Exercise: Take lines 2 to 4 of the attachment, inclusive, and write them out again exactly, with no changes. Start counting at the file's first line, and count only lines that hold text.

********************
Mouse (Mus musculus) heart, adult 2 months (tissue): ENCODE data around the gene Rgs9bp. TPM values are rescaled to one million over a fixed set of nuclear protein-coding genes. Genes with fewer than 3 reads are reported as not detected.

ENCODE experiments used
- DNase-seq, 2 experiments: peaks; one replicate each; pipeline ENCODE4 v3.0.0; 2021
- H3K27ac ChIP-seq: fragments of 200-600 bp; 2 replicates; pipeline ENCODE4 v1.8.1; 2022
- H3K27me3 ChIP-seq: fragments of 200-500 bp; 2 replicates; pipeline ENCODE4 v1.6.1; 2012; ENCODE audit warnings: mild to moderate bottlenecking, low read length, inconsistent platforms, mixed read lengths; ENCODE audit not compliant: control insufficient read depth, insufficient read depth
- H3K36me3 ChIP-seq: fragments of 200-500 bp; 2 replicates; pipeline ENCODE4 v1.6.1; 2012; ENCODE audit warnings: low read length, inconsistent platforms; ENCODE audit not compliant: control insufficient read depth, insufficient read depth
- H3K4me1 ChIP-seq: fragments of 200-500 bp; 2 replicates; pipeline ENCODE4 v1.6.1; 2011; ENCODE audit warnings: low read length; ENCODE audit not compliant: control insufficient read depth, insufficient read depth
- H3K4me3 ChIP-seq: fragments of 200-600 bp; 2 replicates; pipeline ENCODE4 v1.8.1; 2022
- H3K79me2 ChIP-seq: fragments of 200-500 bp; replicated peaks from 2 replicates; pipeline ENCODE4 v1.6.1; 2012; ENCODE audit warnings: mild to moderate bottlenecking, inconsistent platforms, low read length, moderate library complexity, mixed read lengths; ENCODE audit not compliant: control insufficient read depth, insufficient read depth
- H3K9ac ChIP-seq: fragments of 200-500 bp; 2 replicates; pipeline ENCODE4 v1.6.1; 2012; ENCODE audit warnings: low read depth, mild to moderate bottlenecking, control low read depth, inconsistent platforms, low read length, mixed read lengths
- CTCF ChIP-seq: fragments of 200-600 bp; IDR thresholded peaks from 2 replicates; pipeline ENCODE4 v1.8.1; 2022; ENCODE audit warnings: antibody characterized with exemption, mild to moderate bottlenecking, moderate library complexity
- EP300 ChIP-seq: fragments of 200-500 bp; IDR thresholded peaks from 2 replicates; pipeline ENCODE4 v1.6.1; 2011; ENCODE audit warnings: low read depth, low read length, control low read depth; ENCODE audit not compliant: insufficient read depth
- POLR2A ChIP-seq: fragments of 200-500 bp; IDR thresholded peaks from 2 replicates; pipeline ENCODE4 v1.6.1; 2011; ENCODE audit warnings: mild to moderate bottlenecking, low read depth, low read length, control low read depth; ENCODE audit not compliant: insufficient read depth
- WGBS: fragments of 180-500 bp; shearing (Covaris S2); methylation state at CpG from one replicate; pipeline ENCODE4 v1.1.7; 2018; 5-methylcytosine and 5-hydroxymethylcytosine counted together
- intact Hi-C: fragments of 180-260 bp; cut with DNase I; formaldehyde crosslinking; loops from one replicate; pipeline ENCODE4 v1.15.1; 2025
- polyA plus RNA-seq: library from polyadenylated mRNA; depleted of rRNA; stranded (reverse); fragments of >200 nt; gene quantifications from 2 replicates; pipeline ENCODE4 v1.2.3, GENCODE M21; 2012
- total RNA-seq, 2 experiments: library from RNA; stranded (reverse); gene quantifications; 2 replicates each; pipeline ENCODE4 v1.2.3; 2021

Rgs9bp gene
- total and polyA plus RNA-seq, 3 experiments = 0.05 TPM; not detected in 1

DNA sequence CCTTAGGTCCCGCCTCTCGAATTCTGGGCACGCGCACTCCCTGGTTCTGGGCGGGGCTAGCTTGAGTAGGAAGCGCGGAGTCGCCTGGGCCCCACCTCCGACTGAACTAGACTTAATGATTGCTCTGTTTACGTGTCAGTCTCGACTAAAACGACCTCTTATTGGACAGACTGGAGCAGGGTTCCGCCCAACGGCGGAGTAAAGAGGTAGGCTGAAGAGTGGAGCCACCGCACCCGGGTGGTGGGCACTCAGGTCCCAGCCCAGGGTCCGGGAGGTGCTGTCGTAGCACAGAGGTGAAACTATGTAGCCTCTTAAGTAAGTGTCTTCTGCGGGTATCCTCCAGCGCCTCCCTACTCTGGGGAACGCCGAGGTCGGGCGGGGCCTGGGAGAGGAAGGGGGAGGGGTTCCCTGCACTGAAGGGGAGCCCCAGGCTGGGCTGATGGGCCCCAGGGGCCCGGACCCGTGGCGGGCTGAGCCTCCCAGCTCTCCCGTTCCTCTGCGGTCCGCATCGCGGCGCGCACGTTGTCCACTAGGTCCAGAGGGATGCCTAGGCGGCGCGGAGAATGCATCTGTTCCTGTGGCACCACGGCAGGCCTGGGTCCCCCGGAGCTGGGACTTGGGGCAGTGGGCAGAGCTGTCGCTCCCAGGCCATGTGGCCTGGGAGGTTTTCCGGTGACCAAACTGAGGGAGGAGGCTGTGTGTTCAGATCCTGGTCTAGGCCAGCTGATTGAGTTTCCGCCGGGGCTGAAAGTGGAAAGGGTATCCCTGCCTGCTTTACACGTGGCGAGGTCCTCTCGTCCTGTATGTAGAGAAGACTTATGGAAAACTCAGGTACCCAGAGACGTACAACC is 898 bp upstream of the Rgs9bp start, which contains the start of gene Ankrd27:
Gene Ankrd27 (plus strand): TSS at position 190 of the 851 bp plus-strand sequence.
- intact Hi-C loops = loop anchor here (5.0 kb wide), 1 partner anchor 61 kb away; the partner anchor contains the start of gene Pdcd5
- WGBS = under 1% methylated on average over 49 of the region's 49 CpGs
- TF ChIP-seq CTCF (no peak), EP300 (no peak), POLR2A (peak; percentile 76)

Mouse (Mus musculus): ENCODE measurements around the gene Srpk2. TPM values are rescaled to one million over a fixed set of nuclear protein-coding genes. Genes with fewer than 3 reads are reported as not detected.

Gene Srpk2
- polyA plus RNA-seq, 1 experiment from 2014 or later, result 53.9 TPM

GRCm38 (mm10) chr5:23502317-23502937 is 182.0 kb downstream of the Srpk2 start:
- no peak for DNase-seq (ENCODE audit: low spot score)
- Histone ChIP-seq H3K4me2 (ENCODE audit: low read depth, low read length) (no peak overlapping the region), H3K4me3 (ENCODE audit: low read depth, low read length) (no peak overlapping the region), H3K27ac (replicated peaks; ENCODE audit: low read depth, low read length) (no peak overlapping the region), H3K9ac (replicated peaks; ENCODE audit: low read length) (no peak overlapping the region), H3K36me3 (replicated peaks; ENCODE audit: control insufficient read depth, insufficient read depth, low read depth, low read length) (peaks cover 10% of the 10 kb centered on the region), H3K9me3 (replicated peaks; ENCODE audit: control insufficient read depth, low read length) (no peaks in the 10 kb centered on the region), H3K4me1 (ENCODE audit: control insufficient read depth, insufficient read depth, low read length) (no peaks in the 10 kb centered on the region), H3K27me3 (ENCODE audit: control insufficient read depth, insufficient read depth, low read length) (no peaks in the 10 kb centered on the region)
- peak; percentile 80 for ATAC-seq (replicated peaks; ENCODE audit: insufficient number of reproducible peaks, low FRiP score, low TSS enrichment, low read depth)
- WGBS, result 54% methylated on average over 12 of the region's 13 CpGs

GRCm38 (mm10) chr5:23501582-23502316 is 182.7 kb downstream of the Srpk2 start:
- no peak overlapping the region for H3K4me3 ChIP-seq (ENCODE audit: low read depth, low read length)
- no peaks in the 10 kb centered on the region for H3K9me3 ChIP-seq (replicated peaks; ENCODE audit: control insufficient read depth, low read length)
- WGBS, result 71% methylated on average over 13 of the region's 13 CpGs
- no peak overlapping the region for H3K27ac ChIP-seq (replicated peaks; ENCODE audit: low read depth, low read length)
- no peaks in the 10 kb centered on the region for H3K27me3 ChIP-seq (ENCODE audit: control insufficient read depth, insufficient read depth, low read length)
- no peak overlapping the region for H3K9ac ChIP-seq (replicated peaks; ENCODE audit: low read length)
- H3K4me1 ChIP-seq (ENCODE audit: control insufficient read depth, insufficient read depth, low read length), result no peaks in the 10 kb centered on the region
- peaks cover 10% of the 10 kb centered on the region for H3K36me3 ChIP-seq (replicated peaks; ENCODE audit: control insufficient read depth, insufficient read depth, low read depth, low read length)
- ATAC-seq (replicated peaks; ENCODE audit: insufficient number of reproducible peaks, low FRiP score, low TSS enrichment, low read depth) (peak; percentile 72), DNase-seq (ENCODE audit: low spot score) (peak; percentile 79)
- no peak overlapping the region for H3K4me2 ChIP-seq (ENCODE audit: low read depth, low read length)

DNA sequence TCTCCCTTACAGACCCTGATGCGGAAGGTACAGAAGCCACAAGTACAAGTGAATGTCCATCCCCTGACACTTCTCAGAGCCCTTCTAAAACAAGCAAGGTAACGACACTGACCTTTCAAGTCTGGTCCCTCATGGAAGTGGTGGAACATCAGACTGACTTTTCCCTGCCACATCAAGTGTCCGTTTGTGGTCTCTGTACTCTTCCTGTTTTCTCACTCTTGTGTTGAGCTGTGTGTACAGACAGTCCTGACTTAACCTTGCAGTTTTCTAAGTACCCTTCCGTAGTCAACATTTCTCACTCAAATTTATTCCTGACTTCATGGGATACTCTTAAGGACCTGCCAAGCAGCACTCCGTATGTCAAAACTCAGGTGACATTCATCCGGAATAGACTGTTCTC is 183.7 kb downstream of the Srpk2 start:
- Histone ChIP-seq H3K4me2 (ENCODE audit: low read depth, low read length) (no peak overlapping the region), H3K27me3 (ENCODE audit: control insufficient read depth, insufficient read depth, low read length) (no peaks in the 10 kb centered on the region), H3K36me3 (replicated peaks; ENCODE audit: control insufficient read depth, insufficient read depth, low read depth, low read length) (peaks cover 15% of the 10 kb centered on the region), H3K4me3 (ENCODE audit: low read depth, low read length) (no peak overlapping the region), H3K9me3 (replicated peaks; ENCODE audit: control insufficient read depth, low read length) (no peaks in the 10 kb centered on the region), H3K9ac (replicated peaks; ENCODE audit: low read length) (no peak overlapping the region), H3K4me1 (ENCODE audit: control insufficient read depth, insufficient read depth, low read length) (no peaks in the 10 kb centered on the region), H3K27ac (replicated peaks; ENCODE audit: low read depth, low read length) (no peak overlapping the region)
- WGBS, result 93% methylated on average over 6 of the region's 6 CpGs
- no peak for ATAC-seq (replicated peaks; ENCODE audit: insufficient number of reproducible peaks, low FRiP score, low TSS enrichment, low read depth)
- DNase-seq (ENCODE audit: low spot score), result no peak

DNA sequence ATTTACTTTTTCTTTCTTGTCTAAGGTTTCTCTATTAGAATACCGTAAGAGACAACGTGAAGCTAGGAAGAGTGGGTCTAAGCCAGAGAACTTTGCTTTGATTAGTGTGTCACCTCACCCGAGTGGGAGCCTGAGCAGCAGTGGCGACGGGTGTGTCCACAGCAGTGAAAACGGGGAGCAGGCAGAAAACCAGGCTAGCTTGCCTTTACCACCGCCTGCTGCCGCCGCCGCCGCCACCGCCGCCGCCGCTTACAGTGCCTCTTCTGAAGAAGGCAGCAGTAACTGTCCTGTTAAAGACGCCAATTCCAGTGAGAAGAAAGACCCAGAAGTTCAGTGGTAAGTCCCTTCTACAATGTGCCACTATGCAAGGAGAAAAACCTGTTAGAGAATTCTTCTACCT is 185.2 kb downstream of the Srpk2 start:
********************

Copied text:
ENCODE experiments used
- DNase-seq, 2 experiments: peaks; one replicate each; pipeline ENCODE4 v3.0.0; 2021
- H3K27ac ChIP-seq: fragments of 200-600 bp; 2 replicates; pipeline ENCODE4 v1.8.1; 2022